The negative publicity directed at high fructose corn syrup (HFCS) over its link to obesity is presenting opportunities for other sweetener suppliers — even if much of the criticism aimed at the corn-derived sweetener is not backed by science.
Natural low-calorie sweeteners such as sucralose, stevia, xylitol and erythritol are finding a wider range of food and beverage producers willing to replace traditional sweeteners such as sucrose, fructose and HFCS, which is a disaccharide combining the two sugar polyols.
In the case of HFCS, the fact it is derived from corn via a chemical process is thought by many to account for the backlash against it, rather than all high-calorie sweeteners as a group, as there is little difference between them in composition and how they are processed in the body.
?Manufacturers are returning to cane sugar and other natural sweeteners because they don?t like the fact HFCS is not a natural sugar,? said beverage specialist Jim Tonkin at Arizona-based Tonkin Consulting. ?The health retail chains that have banned HFCS-containing products have strict criteria about what can be sold in their stores. Sucralose is also outlawed in Wild Oats and Whole Foods, although it is my understanding sucralose is going to be accepted.?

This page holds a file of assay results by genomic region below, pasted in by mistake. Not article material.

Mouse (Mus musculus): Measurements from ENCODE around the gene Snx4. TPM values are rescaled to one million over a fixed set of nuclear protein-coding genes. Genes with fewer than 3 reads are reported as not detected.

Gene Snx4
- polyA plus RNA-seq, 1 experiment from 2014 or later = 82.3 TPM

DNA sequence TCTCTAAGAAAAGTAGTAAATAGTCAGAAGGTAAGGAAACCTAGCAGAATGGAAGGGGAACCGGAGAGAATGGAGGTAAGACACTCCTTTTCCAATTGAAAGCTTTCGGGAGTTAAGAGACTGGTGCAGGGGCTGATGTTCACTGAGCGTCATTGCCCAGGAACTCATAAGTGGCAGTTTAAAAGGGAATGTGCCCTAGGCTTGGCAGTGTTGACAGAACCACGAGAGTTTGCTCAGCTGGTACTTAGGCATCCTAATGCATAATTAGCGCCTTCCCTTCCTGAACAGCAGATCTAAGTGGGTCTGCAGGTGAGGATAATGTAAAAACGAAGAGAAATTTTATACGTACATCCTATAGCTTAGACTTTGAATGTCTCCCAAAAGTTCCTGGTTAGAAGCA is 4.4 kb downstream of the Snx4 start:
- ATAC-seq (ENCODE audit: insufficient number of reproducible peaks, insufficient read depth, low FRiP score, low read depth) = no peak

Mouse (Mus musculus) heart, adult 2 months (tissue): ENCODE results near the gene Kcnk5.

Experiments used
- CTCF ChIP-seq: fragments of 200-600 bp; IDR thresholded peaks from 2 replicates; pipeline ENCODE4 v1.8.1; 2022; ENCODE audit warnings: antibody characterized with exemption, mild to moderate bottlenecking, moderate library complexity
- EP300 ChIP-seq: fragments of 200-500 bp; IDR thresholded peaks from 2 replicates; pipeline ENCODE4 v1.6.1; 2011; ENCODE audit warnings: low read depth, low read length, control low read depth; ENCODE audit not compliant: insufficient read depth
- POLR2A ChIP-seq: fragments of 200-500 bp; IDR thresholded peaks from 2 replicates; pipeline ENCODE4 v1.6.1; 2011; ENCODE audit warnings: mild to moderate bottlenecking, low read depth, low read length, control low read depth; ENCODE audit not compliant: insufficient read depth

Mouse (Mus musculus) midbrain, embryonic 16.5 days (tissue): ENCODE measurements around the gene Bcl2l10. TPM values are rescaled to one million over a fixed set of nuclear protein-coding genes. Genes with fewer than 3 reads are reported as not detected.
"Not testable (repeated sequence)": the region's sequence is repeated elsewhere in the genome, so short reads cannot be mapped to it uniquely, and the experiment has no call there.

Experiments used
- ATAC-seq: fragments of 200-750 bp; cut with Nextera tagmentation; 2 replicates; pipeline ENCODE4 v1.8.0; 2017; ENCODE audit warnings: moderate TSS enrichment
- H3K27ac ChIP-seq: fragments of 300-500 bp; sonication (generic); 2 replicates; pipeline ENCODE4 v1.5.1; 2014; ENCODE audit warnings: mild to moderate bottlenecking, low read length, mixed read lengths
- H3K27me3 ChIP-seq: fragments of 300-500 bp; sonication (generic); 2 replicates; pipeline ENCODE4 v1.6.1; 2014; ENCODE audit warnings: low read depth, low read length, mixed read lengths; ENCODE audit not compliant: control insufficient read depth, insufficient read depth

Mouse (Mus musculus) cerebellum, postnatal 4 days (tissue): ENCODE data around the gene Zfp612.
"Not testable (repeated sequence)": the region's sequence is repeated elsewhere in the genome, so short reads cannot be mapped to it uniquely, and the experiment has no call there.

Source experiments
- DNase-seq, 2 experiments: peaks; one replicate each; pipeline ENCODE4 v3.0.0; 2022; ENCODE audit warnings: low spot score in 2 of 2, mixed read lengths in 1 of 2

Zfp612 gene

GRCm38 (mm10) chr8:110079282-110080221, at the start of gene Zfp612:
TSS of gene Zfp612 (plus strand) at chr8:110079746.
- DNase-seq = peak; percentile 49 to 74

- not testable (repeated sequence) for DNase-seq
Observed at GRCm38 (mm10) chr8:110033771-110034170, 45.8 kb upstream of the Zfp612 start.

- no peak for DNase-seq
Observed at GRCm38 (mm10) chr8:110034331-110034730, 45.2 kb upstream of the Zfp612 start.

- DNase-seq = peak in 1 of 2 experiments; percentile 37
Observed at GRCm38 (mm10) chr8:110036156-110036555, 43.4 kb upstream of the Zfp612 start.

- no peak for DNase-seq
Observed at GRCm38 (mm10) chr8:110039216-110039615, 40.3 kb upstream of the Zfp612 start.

Another health food retail chain, Earth Fare, has banned all products containing HFCS. Wild Oats has not banned HFCS, but is refusing new products containing the sweetener whose biggest asset is its cost — about 11 cents a pound. ?The only thing that would make the major soda bottlers change from HFCS is if there were a disastrous corn crop and the price of HFCS went through the roof,? Tonkin said.
Coca-Cola defended HFCSs. ?There is no causal link between HFCS and obesity or diabetes,? said Kari Bjorhus, director of health and nutrition communications in the US. ?Given HFCS? composition is almost identical to table sugar, it is hard to understand why it is being singled out.?
?People are linking HFCS with obesity but the science doesn?t really show it to be any worse than any other sweetener,? said Jack Roney, director of economics and policy analysis at the American Sugar Alliance.
Libby Mikesell, executive director of communications at the US Corn Refiners Association, stated: ?We have recorded no drop in demand from our members and there is no indication soft drink bottlers are changing their formulations.? However, Dr Tom Davis, technical director at California-based Hansen?s Soda, believes a shift is occurring. ?We?ve got no problem with HFCS, we use it in many of our sodas, but we are moving to products with lower calorie content — period. That means using other lower-calorie sweeteners like acesulfame potassium, sucralose and xylitol. We are going in this direction because it is what the American public wants. They want sodas that don?t make them fat and are still sweet.?
A spokesperson for aspartame manufacturer Ajinomoto said the diet category had grown by six per cent in the past year, compared to a drop of one per cent for regular sodas, a shift facilitated by the improved taste of low-calorie sweeteners. ?We see that as the major opportunity rather than anyone taking pot shots at HFCS,? he said.
HFCS rose to prominence in the 1970s and ?80s as a cheap alternative to rising sugar costs.